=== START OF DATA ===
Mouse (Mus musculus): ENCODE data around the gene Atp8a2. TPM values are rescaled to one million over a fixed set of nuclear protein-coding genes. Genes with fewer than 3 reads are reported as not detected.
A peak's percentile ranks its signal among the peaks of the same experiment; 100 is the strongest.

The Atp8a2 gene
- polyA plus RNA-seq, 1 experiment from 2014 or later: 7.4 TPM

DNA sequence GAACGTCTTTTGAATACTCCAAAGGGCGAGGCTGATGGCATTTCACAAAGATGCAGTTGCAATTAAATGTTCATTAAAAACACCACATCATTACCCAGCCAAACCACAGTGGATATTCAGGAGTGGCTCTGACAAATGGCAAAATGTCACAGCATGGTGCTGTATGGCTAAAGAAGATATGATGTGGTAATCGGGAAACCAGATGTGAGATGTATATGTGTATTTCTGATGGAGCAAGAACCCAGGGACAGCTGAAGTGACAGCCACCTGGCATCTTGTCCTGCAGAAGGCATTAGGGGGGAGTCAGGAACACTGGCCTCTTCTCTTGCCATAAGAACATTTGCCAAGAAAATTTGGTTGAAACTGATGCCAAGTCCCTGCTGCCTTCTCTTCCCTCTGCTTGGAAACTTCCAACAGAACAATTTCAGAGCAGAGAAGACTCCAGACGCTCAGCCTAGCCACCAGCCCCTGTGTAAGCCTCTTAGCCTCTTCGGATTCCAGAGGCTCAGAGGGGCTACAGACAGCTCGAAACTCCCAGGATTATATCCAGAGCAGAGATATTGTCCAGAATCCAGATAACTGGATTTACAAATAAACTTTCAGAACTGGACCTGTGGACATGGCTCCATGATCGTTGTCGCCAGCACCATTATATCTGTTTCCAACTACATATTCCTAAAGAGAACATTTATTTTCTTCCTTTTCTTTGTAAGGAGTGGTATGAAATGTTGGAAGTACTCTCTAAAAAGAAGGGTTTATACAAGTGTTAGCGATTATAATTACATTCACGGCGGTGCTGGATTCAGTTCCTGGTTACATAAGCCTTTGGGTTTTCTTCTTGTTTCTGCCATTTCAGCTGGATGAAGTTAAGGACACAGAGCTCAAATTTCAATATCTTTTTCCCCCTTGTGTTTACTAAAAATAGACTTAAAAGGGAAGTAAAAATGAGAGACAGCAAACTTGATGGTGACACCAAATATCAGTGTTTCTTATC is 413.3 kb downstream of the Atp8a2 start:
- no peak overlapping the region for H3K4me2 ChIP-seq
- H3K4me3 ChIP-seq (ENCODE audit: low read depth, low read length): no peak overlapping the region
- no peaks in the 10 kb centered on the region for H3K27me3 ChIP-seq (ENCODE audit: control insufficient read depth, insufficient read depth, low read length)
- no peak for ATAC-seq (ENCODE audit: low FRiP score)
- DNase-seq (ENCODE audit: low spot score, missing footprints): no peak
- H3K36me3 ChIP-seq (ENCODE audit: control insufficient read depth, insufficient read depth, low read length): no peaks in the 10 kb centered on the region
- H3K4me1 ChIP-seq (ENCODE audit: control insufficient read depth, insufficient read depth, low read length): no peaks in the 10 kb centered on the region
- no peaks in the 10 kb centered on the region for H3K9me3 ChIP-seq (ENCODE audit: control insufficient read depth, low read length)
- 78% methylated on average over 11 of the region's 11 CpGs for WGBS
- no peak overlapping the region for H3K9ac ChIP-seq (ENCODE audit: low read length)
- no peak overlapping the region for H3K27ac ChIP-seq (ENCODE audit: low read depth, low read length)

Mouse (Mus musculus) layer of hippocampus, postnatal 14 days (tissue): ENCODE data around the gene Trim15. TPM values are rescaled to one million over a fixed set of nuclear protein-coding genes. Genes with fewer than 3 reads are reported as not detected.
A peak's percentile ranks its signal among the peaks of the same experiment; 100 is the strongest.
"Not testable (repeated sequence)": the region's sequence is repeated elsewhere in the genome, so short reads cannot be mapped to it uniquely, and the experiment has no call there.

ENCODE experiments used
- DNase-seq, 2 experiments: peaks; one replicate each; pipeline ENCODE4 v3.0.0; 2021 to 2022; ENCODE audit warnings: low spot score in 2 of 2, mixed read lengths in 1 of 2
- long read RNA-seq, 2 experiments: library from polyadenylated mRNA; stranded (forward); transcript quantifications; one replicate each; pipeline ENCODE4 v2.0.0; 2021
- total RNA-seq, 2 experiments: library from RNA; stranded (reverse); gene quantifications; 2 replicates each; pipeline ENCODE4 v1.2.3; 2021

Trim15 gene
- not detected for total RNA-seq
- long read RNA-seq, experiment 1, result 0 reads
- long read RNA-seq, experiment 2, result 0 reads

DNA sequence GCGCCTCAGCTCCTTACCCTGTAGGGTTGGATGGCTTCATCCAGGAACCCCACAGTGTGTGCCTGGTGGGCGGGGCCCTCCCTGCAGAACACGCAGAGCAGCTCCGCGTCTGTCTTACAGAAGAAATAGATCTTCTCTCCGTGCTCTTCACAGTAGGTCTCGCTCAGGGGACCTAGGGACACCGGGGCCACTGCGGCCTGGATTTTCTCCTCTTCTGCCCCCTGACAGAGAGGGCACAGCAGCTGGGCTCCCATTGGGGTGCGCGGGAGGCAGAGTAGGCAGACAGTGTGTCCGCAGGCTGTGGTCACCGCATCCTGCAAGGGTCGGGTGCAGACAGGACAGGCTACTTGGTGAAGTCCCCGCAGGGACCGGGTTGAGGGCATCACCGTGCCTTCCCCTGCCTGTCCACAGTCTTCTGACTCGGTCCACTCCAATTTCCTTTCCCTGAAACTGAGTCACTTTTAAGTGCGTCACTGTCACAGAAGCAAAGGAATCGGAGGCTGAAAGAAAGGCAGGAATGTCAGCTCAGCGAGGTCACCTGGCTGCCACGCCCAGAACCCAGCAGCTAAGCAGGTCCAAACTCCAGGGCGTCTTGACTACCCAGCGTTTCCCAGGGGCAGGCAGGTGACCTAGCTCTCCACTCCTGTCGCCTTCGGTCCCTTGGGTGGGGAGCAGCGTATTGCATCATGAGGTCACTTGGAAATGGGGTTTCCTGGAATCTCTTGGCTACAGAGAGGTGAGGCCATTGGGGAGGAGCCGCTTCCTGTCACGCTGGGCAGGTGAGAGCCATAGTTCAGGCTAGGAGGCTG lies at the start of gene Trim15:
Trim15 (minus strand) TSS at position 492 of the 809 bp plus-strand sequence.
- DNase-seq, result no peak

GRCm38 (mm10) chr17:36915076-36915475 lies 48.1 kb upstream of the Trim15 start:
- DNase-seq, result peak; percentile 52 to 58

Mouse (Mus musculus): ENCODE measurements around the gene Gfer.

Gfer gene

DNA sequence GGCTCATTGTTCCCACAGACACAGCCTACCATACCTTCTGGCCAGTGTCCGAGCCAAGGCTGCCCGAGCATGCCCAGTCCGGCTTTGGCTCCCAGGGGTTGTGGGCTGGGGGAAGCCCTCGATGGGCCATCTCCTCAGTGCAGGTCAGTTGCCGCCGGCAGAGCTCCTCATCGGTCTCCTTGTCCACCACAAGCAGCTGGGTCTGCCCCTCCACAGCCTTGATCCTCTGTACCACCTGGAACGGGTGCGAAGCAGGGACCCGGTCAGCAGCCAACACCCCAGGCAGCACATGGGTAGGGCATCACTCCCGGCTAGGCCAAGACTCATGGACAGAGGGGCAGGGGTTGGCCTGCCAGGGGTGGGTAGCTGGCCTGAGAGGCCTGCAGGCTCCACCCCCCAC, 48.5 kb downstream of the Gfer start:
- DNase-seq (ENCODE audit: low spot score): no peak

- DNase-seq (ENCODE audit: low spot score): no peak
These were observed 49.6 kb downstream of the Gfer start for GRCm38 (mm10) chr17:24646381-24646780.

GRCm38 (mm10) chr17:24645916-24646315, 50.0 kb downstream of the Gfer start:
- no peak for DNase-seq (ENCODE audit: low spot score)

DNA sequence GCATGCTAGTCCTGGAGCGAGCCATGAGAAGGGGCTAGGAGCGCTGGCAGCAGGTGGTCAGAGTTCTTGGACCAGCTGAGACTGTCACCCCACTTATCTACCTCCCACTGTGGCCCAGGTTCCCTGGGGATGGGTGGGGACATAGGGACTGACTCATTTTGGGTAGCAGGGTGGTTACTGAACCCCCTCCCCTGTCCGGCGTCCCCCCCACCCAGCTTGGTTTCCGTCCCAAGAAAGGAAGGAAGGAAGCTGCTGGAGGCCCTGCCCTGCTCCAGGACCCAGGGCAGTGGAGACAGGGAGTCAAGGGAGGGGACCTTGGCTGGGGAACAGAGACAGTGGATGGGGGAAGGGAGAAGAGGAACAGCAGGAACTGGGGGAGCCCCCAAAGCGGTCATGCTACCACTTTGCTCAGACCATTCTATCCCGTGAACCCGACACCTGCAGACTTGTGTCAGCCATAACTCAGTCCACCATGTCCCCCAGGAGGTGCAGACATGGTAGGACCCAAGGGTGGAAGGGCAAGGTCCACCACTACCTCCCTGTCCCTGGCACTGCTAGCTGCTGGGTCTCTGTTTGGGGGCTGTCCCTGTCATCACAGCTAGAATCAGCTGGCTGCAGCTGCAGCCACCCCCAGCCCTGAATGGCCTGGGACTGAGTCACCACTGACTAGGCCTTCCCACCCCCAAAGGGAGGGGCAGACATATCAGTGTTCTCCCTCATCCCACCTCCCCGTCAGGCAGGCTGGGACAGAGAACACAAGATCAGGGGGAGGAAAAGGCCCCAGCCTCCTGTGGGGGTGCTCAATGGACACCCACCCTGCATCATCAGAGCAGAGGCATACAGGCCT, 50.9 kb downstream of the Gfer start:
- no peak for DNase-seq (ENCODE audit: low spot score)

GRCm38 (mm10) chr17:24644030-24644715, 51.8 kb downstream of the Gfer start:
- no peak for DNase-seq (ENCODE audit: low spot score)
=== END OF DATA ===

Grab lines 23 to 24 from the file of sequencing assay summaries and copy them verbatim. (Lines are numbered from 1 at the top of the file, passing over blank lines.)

- total RNA-seq, 2 experiments: library from RNA; stranded (reverse); gene quantifications; 2 replicates each; pipeline ENCODE4 v1.2.3; 2021

Trim15 gene